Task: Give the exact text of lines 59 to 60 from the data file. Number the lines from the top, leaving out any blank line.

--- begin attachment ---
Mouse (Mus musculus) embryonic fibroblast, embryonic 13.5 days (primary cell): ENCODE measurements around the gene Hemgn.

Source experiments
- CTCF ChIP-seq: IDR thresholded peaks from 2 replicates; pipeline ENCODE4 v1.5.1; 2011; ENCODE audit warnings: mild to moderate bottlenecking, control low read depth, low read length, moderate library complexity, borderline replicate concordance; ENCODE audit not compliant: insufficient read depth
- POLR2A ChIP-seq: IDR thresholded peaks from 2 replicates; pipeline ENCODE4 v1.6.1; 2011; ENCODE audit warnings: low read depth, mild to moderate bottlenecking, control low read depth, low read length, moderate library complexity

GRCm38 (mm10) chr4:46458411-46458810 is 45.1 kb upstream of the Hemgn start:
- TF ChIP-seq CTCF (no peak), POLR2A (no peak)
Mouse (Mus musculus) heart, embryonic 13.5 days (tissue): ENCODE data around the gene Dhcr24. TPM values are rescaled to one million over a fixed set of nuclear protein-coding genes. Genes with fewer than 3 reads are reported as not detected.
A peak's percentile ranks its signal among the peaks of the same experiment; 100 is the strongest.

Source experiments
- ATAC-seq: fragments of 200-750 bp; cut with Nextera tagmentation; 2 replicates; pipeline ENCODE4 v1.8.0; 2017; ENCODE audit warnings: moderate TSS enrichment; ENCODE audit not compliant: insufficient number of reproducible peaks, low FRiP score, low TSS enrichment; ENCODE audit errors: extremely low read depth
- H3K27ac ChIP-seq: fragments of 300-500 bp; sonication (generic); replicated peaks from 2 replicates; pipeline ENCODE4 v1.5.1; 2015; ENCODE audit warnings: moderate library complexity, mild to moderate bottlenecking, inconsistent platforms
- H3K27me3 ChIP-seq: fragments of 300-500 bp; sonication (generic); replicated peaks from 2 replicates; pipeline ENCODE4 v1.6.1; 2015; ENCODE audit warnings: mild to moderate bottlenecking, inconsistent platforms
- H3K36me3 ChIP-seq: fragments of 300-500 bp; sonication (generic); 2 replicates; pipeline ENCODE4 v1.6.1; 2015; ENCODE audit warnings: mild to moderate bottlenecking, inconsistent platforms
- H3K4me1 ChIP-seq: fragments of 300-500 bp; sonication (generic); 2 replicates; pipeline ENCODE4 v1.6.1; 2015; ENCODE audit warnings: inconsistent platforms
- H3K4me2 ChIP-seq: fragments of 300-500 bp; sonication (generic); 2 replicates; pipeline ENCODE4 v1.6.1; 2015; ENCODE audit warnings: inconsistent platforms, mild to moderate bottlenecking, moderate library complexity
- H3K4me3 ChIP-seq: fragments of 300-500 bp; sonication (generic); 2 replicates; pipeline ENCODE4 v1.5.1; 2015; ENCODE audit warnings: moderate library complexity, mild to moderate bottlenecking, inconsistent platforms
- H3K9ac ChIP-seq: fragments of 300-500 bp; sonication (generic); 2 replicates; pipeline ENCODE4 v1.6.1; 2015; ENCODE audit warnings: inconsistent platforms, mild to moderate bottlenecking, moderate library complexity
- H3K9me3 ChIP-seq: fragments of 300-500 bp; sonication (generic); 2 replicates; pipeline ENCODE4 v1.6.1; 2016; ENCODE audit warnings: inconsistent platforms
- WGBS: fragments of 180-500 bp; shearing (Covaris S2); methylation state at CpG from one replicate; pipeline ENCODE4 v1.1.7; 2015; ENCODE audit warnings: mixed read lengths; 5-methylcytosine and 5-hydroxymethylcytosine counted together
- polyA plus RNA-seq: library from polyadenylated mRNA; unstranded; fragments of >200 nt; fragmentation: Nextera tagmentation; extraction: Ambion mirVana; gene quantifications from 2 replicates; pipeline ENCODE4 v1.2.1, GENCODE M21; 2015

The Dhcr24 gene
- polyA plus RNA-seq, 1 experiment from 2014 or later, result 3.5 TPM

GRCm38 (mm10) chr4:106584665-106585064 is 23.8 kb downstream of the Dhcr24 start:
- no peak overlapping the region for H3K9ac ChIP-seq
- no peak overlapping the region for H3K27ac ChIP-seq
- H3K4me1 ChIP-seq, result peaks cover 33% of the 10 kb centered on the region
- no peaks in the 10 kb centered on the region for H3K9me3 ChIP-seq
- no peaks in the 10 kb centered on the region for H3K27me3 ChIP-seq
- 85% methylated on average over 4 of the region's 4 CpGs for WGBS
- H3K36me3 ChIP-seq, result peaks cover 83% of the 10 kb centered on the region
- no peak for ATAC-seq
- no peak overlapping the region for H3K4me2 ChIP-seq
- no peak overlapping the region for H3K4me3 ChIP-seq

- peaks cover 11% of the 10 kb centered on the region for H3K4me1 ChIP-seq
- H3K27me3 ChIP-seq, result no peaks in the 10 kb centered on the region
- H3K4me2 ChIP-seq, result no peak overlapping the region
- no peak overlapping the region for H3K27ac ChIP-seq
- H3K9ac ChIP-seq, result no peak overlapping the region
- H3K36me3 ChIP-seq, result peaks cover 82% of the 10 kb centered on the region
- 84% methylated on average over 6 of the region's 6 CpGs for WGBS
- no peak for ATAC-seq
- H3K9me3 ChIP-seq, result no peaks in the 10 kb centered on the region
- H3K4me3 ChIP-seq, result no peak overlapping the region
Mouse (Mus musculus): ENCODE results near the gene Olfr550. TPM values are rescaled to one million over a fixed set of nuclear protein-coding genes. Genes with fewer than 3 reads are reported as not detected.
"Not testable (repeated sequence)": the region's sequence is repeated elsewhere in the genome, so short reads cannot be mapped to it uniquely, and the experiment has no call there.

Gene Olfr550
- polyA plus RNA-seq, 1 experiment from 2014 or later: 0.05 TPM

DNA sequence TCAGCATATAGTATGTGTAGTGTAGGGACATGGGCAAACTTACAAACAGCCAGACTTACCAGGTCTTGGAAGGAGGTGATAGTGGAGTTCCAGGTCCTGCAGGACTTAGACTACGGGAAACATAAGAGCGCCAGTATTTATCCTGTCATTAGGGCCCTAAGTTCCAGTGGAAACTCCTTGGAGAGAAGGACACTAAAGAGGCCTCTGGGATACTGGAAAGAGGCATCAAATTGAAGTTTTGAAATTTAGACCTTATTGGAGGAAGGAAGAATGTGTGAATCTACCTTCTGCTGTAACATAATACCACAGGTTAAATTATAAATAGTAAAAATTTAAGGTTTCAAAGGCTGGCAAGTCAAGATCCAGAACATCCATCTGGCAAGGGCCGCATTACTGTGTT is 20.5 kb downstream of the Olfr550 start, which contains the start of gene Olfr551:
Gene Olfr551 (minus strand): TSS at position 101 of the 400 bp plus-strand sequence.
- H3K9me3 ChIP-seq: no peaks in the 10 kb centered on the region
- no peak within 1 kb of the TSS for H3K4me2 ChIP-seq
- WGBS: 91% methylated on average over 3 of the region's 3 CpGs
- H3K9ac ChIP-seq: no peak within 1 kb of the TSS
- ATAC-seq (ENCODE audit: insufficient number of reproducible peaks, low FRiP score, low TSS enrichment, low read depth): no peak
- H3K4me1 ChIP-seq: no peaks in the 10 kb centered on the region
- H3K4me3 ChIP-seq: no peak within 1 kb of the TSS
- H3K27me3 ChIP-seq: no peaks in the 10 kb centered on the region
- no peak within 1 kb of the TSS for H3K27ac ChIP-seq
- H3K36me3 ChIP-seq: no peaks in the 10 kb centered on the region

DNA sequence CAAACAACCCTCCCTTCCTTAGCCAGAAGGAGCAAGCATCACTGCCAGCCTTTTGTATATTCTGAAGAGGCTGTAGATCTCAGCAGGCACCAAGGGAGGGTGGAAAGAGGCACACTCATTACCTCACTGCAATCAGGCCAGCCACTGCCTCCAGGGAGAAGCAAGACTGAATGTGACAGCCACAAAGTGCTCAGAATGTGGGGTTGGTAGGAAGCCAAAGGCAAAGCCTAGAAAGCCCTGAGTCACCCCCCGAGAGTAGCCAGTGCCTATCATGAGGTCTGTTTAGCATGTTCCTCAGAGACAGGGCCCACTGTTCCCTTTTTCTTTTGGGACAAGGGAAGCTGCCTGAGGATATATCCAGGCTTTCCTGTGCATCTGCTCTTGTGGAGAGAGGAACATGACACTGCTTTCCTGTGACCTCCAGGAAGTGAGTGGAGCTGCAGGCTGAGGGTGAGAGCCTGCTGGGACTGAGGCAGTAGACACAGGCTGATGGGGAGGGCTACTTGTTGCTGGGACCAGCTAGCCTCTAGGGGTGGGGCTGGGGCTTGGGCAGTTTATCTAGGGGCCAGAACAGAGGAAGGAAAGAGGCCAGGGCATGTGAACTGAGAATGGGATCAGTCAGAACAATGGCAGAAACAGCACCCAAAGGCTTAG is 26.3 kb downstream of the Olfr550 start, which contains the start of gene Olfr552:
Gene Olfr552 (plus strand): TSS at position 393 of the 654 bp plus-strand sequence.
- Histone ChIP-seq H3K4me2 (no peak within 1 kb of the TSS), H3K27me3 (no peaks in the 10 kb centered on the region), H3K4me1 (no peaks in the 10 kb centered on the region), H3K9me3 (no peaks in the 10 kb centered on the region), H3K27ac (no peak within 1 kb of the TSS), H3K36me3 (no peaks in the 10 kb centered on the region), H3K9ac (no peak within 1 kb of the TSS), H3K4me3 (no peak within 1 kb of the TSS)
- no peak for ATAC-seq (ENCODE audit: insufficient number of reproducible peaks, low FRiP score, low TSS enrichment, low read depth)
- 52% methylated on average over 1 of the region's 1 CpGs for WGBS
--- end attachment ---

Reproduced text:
- H3K36me3 ChIP-seq: no peaks in the 10 kb centered on the region

DNA sequence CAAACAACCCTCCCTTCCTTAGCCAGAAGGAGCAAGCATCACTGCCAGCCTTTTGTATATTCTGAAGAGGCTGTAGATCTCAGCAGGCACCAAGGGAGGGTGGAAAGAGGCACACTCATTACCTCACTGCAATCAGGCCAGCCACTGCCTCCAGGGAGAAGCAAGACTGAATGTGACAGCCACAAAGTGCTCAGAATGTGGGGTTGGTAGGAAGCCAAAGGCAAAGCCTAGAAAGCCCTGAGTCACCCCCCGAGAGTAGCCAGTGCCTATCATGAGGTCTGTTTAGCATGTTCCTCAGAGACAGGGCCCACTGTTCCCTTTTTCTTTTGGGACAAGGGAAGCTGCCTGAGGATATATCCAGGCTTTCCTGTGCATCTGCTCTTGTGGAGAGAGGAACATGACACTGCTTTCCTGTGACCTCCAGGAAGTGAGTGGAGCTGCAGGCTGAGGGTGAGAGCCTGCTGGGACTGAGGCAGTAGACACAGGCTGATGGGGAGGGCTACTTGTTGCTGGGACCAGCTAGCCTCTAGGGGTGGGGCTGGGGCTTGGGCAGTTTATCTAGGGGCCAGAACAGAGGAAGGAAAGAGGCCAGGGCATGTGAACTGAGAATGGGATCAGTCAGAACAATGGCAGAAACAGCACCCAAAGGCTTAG is 26.3 kb downstream of the Olfr550 start, which contains the start of gene Olfr552: